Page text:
The problem may well be unresolvable now given the variety of different ‘economics’ schools of thought that barely coexist in the discipline, which ideologically is divided now as ever.  No school, left or right of centre, has a monopoly of  truth or even realism.  
The earlier dissatisfaction that set in during the 1990s is getting closer to a major turn-off of new students’ recruitment to Econ 101, which in time will slow down recruitment to final Honours Years, and in some places denudes classes to the new status economics becoming a non-viable subject. This has already happened to the ‘History of Economic Thought’ as a mainstream subject, not least because mainstream economic’s professors earlier squeezed out recruitment/promotion opportunities for candidates who do not meet their narrow subject criteria over a number of decades (though a well-fought rearguard action by scholars has done much to hold the line, albeit with a much denuded presence in several major institutions.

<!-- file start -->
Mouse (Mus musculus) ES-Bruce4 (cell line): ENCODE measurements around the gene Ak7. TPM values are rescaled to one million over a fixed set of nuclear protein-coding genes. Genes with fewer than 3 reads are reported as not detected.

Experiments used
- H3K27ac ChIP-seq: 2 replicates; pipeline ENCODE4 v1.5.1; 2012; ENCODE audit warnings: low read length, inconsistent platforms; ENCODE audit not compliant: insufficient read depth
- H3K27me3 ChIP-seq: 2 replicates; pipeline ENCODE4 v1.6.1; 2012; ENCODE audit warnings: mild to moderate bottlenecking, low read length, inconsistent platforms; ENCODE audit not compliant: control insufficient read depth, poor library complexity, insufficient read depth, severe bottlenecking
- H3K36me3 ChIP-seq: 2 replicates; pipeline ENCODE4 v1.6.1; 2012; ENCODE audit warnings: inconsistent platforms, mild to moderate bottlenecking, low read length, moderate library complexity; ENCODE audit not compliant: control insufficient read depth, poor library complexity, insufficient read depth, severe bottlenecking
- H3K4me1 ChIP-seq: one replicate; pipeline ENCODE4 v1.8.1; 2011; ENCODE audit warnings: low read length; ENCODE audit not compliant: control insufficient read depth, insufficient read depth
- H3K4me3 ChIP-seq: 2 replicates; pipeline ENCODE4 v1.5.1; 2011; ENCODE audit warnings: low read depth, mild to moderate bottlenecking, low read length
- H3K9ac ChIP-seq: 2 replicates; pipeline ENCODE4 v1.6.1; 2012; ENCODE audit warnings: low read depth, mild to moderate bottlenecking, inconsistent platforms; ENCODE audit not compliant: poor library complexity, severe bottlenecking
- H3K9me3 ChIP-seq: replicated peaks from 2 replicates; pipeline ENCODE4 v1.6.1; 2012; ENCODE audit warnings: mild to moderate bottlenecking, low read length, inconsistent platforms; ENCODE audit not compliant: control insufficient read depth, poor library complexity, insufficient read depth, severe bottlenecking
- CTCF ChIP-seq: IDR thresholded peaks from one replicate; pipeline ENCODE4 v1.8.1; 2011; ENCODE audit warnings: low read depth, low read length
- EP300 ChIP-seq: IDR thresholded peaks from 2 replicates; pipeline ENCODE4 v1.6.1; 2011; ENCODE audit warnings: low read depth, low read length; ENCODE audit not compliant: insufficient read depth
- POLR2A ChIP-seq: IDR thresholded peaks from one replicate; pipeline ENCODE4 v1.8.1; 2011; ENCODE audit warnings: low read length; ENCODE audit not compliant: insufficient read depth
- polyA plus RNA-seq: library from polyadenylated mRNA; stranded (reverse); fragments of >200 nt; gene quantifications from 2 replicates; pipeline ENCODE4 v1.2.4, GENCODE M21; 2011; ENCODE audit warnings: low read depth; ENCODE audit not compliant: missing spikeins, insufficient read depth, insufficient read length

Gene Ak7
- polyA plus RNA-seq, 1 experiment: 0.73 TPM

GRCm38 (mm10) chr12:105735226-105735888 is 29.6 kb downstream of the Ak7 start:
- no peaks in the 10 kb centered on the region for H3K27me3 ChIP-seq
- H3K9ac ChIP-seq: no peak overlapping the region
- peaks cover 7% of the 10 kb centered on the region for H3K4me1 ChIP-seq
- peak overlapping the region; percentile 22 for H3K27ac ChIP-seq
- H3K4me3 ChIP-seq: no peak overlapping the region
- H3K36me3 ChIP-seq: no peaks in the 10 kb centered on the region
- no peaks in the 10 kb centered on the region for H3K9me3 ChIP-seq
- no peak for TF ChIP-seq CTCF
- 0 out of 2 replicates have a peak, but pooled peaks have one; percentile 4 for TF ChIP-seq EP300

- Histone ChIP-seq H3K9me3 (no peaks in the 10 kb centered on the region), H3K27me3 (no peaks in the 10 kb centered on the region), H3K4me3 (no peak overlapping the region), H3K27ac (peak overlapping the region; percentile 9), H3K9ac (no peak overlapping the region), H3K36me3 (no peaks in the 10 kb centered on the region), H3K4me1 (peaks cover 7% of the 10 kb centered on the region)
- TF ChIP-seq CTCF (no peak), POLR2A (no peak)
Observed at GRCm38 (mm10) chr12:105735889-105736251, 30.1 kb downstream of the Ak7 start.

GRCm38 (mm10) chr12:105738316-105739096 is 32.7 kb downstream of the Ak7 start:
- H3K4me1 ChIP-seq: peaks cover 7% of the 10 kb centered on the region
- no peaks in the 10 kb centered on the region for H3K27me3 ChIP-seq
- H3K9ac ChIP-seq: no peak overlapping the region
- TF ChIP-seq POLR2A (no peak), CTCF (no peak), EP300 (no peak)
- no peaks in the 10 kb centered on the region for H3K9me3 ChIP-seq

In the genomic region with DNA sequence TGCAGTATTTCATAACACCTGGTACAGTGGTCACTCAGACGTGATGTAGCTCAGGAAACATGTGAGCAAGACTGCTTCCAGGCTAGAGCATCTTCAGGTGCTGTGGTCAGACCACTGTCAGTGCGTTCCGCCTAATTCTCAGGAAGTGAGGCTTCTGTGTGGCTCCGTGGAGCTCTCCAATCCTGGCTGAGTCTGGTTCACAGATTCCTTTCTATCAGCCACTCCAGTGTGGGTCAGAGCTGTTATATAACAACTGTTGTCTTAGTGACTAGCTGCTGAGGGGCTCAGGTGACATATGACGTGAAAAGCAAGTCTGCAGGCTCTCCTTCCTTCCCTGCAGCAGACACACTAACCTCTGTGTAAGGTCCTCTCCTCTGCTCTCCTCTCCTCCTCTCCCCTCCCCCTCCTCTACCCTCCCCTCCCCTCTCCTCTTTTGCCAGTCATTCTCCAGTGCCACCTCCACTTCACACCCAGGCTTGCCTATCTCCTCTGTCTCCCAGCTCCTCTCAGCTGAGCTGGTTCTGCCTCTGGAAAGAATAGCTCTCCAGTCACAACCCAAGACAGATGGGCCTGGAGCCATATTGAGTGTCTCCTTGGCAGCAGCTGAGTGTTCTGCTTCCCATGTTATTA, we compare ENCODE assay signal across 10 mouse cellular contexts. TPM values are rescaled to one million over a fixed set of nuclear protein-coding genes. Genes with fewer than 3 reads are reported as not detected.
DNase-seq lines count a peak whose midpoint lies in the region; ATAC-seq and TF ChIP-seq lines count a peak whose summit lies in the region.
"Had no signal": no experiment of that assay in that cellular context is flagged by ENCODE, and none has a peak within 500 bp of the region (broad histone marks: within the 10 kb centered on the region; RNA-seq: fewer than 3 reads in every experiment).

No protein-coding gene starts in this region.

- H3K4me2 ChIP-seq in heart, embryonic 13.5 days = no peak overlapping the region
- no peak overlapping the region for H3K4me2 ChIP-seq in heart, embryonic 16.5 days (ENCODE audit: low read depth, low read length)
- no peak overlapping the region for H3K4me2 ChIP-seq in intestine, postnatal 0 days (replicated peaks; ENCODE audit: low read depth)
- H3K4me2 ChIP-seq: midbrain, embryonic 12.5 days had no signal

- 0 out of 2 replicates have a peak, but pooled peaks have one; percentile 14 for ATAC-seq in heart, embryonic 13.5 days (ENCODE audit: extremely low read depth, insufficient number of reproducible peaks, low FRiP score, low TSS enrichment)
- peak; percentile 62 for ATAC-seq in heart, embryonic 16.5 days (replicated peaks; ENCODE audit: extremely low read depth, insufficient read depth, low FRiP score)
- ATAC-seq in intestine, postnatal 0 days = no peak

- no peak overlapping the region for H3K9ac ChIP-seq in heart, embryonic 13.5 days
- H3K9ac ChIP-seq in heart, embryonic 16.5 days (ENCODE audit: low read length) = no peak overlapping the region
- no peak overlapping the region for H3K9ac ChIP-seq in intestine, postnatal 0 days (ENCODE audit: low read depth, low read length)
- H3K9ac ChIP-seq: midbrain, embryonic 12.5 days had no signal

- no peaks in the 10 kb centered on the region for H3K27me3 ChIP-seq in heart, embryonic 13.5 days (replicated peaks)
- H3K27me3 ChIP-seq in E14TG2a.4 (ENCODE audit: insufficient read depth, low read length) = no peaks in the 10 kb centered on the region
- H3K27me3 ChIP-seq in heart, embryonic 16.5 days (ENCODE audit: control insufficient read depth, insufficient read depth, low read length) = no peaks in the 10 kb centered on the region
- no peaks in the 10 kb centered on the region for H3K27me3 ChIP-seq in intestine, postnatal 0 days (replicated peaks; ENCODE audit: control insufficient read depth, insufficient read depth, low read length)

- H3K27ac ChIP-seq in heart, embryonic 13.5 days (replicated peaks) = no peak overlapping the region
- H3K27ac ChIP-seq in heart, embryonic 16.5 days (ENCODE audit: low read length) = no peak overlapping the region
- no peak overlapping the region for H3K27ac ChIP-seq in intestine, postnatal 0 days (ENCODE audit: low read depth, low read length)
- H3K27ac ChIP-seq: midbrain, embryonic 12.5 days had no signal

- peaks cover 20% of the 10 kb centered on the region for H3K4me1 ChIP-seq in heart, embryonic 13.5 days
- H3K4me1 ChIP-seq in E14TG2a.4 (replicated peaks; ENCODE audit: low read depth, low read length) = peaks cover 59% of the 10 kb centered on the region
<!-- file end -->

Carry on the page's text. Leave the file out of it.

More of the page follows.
Whether the Institute for New Economic Thinking, led by Professor Wendy Carlin of University College London, as reported by John Kay, will help to save the day for sufficient academic courses in economics is uncertain at present. I hope it is safe and and I wish its sponsors well in their endeavours.